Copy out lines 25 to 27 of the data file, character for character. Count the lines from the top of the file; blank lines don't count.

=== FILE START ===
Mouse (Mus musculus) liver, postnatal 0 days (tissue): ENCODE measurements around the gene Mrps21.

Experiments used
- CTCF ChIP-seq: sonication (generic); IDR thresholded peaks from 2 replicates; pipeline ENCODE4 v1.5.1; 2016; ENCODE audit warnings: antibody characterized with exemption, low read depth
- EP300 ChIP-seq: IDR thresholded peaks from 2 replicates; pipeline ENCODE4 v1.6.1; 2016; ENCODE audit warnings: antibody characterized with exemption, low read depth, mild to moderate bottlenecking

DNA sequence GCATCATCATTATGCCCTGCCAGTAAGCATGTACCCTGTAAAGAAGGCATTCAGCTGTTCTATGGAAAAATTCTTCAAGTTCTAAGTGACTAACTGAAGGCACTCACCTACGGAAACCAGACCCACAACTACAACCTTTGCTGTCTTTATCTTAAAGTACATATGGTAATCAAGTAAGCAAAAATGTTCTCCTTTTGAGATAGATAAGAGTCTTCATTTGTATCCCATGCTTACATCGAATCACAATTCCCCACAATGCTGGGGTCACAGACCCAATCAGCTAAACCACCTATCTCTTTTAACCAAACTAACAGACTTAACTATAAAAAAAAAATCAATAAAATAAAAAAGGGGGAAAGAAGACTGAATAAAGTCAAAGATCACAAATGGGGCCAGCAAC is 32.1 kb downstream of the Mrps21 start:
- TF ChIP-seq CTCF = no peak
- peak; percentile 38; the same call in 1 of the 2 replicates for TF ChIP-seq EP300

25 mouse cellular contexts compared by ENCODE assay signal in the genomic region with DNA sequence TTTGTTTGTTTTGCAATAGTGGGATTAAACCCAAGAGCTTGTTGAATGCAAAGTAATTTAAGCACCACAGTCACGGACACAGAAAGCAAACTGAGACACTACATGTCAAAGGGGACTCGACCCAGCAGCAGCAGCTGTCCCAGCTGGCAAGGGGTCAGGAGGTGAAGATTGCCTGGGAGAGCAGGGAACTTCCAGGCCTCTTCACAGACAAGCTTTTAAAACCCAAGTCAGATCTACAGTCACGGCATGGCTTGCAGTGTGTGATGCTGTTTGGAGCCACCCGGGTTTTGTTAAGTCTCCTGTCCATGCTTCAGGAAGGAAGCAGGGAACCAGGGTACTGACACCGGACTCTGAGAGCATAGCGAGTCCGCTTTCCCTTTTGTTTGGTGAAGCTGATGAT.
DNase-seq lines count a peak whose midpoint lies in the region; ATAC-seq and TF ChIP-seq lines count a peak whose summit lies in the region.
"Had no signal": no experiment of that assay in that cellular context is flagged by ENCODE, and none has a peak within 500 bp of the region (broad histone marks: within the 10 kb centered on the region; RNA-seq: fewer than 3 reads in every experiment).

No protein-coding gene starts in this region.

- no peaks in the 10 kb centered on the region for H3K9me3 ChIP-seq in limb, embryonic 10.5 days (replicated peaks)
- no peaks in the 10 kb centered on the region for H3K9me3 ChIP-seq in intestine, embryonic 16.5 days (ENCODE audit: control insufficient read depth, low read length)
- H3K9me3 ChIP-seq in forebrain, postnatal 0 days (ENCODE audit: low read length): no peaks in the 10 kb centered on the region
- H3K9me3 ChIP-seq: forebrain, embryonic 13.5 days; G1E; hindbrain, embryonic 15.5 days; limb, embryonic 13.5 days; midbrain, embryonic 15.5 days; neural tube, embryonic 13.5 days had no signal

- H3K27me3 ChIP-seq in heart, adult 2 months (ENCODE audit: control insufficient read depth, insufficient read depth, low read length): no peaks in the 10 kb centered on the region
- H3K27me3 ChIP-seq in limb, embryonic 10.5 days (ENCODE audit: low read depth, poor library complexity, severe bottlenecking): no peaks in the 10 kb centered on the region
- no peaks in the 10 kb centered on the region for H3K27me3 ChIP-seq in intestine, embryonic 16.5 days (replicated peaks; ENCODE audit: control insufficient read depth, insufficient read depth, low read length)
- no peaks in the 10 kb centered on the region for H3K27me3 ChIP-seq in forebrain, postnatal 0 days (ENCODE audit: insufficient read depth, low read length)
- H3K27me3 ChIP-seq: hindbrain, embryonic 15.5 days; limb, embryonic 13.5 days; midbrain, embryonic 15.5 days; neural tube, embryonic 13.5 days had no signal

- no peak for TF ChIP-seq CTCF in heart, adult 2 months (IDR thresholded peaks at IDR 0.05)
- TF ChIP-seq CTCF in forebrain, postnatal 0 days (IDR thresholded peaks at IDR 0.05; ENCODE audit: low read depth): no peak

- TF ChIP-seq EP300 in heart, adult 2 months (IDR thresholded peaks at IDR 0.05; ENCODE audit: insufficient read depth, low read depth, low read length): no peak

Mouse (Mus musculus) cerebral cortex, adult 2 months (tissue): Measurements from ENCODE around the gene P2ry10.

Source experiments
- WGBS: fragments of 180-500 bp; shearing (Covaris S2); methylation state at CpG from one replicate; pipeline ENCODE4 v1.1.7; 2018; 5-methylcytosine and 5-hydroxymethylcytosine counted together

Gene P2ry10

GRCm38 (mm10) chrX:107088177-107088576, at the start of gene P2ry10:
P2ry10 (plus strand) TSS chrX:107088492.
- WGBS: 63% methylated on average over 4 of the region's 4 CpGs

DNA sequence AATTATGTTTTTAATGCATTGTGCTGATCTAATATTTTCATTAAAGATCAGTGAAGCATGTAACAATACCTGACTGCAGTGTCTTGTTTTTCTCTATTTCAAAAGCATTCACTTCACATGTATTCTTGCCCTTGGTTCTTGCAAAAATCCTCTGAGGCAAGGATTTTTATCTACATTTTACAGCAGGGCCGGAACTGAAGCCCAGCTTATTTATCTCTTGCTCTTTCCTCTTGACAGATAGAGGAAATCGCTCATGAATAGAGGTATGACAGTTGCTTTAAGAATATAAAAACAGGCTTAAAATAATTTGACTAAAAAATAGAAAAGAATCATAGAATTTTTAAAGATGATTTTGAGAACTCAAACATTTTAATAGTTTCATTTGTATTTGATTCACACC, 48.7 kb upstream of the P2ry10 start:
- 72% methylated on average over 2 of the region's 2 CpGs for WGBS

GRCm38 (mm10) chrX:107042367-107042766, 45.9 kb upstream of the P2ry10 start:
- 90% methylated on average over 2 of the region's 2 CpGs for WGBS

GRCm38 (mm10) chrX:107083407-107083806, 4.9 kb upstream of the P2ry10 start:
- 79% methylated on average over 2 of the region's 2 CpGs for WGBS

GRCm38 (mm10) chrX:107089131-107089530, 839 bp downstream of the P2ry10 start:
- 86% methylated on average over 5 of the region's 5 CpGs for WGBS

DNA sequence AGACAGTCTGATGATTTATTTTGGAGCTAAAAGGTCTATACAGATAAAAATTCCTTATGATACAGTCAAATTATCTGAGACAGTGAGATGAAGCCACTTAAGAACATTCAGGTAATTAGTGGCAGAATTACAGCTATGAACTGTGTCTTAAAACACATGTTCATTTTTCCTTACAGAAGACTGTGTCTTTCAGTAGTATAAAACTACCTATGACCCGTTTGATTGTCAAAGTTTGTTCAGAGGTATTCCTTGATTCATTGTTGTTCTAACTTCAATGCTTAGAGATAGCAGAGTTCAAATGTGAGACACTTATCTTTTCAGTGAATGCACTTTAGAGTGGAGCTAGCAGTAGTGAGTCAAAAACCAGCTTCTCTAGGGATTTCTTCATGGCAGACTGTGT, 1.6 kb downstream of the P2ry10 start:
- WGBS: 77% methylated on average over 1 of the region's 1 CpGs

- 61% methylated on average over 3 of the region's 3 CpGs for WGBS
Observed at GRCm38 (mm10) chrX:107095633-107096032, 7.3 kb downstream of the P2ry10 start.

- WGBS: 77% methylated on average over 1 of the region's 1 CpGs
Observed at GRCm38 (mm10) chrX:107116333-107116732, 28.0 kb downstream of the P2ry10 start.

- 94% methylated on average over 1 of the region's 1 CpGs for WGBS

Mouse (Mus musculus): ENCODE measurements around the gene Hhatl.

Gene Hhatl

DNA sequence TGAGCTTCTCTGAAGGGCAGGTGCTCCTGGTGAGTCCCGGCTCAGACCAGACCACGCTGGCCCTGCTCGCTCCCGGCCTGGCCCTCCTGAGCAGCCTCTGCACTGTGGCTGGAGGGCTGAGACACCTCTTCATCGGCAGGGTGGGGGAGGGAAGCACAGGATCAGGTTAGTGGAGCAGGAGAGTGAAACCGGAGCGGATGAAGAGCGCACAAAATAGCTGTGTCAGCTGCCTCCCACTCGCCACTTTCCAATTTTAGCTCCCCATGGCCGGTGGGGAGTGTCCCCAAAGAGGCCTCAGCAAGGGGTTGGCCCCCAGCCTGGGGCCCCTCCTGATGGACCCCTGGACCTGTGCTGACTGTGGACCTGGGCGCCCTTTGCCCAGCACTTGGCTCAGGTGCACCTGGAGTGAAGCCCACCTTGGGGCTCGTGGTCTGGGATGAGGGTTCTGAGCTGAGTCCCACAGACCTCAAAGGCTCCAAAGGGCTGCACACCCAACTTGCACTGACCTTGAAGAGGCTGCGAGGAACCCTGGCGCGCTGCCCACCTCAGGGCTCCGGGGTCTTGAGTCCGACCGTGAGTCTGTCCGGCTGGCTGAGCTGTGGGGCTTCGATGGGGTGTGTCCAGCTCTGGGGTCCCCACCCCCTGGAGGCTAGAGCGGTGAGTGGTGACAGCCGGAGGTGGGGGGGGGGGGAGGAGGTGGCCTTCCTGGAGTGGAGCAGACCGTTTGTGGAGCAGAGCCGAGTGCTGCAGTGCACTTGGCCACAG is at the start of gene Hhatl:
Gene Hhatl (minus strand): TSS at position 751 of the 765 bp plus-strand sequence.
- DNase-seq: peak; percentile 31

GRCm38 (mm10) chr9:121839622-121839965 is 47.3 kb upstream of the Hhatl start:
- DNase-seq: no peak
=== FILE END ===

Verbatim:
Source experiments
- WGBS: fragments of 180-500 bp; shearing (Covaris S2); methylation state at CpG from one replicate; pipeline ENCODE4 v1.1.7; 2018; 5-methylcytosine and 5-hydroxymethylcytosine counted together

Gene P2ry10